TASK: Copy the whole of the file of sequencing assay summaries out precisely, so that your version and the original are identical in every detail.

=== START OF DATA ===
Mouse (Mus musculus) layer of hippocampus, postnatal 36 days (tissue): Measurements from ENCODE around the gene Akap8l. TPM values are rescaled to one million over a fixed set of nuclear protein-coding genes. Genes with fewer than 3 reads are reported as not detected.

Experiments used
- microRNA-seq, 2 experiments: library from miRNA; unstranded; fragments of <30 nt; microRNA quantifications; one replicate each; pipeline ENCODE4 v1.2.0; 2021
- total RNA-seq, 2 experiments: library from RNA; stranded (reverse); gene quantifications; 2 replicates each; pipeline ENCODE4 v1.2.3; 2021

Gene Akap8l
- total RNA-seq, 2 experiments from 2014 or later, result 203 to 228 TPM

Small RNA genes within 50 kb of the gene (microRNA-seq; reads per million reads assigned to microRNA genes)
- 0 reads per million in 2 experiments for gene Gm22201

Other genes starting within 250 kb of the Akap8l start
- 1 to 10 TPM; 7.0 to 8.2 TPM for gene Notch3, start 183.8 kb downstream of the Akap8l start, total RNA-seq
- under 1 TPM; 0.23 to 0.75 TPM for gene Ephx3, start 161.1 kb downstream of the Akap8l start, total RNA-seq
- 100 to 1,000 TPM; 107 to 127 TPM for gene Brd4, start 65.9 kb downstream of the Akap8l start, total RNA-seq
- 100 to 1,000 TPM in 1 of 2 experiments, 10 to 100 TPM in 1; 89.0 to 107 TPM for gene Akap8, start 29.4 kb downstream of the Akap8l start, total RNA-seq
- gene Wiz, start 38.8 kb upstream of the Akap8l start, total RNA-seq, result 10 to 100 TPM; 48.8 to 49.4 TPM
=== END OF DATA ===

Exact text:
Mouse (Mus musculus) layer of hippocampus, postnatal 36 days (tissue): Measurements from ENCODE around the gene Akap8l. TPM values are rescaled to one million over a fixed set of nuclear protein-coding genes. Genes with fewer than 3 reads are reported as not detected.

Experiments used
- microRNA-seq, 2 experiments: library from miRNA; unstranded; fragments of <30 nt; microRNA quantifications; one replicate each; pipeline ENCODE4 v1.2.0; 2021
- total RNA-seq, 2 experiments: library from RNA; stranded (reverse); gene quantifications; 2 replicates each; pipeline ENCODE4 v1.2.3; 2021

Gene Akap8l
- total RNA-seq, 2 experiments from 2014 or later, result 203 to 228 TPM

Small RNA genes within 50 kb of the gene (microRNA-seq; reads per million reads assigned to microRNA genes)
- 0 reads per million in 2 experiments for gene Gm22201

Other genes starting within 250 kb of the Akap8l start
- 1 to 10 TPM; 7.0 to 8.2 TPM for gene Notch3, start 183.8 kb downstream of the Akap8l start, total RNA-seq
- under 1 TPM; 0.23 to 0.75 TPM for gene Ephx3, start 161.1 kb downstream of the Akap8l start, total RNA-seq
- 100 to 1,000 TPM; 107 to 127 TPM for gene Brd4, start 65.9 kb downstream of the Akap8l start, total RNA-seq
- 100 to 1,000 TPM in 1 of 2 experiments, 10 to 100 TPM in 1; 89.0 to 107 TPM for gene Akap8, start 29.4 kb downstream of the Akap8l start, total RNA-seq
- gene Wiz, start 38.8 kb upstream of the Akap8l start, total RNA-seq, result 10 to 100 TPM; 48.8 to 49.4 TPM